Why Use SQR?
For those of you new to developing with SQR, you may have heard it described
in many ways. Some people say it’s just a report authoring tool.
Others claim it’s a great ETL tool. Some people liken it to COBOL,
while others say it has shades of RPG. Whatever you’ve heard chances
are there is some truth to the statement. SQR truly is an anomaly within
programming languages—a mosaic of various language constructs and
concepts uniquely blended to form SQR (Structured Query Reportwriter),
now re-branded as Brio.Report by Brio Software.
The reasons to use SQR fall into three areas:
- Power & Performance
- Robust Navigation to Desired Data
Power & Performance
A One to Many Relationship Beyond Compare
With SQR the ability to make one pass of the RDBMS data and produce
multiple homogeneous or heterogeneous output files is easy. This reduces
the load on your RDBMS and network.
Homogeneous – Picture the typical requirement
to execute a report for all divisions within your company and create
a break for each division with sub-totals. Pretty standard fare. Now
picture the desire to access the same data only once and create a
separate output file for each division. This desire readily becomes
a reality via substituting SQR’s NEW-REPORT command for the
existing break logic.
Heterogeneous – Want to provide your users
with HTML and PDF output of the same report without having to execute
the report twice? No problem. With SQR, the initial output file created
is called SPF. This is shorthand for "SQR Portable Format". Via a
simple SQR command line option of –PRINTER:XX or a quick check
of a check box coupled with a program called SQRP, the SPF file is
easily converted to any of the output file types supported by SQR
(HTML, PDF, CSV, BQD, Postscript, HP Laserjet, ascii text).
Reporting with Ginkgo Biloba
It’s always a good idea to leverage the power of your memory.
This holds true with reporting tools as well. Since SQR is designed
to execute on a server, it can take advantage of the power and memory
offered by said device. For example, within SQR the ability to create
arrays and load-lookup data structures is possible. These objects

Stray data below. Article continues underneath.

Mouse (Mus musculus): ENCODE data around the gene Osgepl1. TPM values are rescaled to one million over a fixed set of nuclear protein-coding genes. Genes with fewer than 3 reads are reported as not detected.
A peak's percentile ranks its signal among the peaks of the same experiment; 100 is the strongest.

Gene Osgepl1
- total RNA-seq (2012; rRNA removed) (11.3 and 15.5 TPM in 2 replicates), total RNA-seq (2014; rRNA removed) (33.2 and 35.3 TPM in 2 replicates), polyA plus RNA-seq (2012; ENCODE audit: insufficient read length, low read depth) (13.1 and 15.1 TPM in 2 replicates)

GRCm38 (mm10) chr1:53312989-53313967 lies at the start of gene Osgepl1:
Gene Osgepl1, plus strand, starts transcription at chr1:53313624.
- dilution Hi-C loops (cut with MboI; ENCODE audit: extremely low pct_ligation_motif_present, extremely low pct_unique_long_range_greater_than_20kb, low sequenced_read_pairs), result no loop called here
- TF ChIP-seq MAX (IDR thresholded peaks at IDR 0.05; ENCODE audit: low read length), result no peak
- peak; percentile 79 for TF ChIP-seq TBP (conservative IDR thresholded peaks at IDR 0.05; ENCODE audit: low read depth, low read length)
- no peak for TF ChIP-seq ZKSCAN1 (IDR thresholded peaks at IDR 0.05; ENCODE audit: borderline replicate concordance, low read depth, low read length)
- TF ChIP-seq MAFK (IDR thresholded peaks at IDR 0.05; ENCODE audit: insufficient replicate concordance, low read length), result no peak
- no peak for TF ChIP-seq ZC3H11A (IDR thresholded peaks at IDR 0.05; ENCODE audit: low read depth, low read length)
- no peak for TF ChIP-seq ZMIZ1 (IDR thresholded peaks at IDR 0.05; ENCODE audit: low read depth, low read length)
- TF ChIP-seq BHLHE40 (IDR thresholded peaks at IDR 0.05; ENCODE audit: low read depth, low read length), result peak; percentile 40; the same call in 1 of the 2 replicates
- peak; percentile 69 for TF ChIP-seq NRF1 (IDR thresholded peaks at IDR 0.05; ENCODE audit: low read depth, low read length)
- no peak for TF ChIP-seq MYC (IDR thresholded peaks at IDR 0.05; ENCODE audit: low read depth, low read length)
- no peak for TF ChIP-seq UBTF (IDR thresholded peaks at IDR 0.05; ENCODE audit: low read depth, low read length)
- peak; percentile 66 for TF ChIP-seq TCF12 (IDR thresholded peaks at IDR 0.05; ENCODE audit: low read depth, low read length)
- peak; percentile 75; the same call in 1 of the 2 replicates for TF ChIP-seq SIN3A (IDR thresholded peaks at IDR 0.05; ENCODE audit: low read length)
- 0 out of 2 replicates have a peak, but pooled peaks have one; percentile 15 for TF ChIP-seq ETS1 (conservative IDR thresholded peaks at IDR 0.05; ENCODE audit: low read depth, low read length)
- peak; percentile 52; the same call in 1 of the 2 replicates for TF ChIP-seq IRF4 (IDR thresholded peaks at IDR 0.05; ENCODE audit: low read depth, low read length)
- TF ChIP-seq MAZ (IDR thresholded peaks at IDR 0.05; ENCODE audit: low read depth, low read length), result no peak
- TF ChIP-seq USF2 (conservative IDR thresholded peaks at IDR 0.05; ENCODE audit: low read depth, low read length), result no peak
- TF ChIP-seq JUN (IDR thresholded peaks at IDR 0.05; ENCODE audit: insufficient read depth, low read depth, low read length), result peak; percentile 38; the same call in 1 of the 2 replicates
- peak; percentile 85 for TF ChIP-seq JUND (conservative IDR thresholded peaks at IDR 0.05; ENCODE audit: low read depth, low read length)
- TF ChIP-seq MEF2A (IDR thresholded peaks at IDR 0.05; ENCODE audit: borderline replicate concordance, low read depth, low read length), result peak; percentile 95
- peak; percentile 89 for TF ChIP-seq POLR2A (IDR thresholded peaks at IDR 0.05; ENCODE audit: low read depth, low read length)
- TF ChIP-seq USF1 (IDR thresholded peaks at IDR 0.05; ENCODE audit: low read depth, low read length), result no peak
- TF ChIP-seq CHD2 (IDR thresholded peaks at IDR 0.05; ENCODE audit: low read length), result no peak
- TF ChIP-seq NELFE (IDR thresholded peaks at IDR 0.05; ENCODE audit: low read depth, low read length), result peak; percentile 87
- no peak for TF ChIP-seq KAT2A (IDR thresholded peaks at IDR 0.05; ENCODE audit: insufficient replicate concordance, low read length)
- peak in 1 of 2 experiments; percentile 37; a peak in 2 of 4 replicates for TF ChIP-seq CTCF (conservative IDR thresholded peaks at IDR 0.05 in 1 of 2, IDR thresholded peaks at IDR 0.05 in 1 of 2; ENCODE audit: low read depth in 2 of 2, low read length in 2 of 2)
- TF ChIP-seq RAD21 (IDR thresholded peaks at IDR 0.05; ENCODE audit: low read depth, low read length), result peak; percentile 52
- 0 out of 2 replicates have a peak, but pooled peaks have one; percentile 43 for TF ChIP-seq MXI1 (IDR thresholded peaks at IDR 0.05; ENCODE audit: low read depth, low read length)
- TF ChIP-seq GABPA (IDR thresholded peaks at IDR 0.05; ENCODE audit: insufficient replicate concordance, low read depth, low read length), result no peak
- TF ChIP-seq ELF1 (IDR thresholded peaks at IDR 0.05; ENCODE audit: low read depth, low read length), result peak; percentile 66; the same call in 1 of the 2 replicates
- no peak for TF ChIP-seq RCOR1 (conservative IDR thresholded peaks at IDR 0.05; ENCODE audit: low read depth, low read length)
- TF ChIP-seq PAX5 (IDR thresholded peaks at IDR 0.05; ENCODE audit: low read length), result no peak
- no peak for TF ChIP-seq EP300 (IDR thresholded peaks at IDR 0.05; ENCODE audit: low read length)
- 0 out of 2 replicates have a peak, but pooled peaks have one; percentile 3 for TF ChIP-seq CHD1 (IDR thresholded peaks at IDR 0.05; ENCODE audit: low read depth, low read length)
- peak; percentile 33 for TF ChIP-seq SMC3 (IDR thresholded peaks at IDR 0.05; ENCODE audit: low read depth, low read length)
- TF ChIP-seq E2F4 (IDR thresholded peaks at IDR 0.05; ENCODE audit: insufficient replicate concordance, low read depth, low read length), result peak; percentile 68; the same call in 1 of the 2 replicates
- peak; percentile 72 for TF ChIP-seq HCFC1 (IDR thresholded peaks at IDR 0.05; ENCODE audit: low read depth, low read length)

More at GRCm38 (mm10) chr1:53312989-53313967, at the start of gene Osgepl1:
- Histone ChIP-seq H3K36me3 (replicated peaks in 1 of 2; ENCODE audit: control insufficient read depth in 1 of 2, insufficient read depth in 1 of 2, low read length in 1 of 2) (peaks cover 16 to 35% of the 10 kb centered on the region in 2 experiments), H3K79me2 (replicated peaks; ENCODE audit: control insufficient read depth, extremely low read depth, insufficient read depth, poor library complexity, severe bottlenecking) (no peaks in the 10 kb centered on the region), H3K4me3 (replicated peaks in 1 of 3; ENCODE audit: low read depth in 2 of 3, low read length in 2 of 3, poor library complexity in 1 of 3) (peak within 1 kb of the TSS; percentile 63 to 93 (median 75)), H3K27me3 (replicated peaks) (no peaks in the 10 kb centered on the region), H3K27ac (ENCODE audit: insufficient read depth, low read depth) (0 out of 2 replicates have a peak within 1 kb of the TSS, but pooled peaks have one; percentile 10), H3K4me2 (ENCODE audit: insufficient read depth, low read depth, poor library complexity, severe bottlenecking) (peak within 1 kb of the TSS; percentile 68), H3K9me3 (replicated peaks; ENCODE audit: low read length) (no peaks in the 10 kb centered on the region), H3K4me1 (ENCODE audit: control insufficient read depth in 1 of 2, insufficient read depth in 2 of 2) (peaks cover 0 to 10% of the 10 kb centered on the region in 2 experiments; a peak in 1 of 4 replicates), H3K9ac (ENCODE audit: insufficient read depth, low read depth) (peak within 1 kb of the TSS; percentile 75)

allow you to query data and store said data in memory for subsequent
access and manipulation. A typical example would be querying data
from the RDBMS without using an order by clause and reading the data
queried into an array. This approach reduces the query time against
the RDBMS because the sorting will be performed later on the array.
Since all IO performed on this data is in memory, the processing efficiency
Efficiency, Efficiency, Efficiency
Ever try and sell a house? Any realtor will tell you, location, location,
location is the key to getting interested buyers. Similarly, in reporting,
efficiency, efficiency, efficiency is the key to fulfilling user’s
needs. Sure, the fact that the report looks good and contains the
data the user desires is important; but if that report takes several
minutes to execute the user is sure to lose interest and become frustrated.
Therefore, it is always important to use a reporting tool that offers
several methods of designing efficient reports. A few of these methods
will be addressed now.
Dynamic SQL – Within SQR the ability to programmatically
create and issue any part of the query (column name, from clause,
where clause, order by clause) at run time is possible. This facilitates
issuing an efficient select statement. For example, based upon requirements
it may be possible to create where clauses free from "OR" conditions
that would normally contain them. "Or" conditions as we know suppress
the indices that exist on the column in question and hence slow down
Ability to Force Hints – Within SQR the ability
to force the RDBMS to use an index that is normally not used (based
upon the rules applied by the RDBMS engine) is possible. This feature
combined with implementation of this index may enhance query performance.
Buffering Fetched Rows – For SQR programs
accessing Oracle or Sybase RDBMSs, the ability to request the database
to fetch a specific number of rows at one time is possible. This decreases
the number of buffer gets against the RDBMS engine and increases query
performance. This feature is easily implemented via issuing the –Bnn
command on the SQR command line.
Bursting – Within SQR the ability to break
down a given HTML file into several smaller files thus decreasing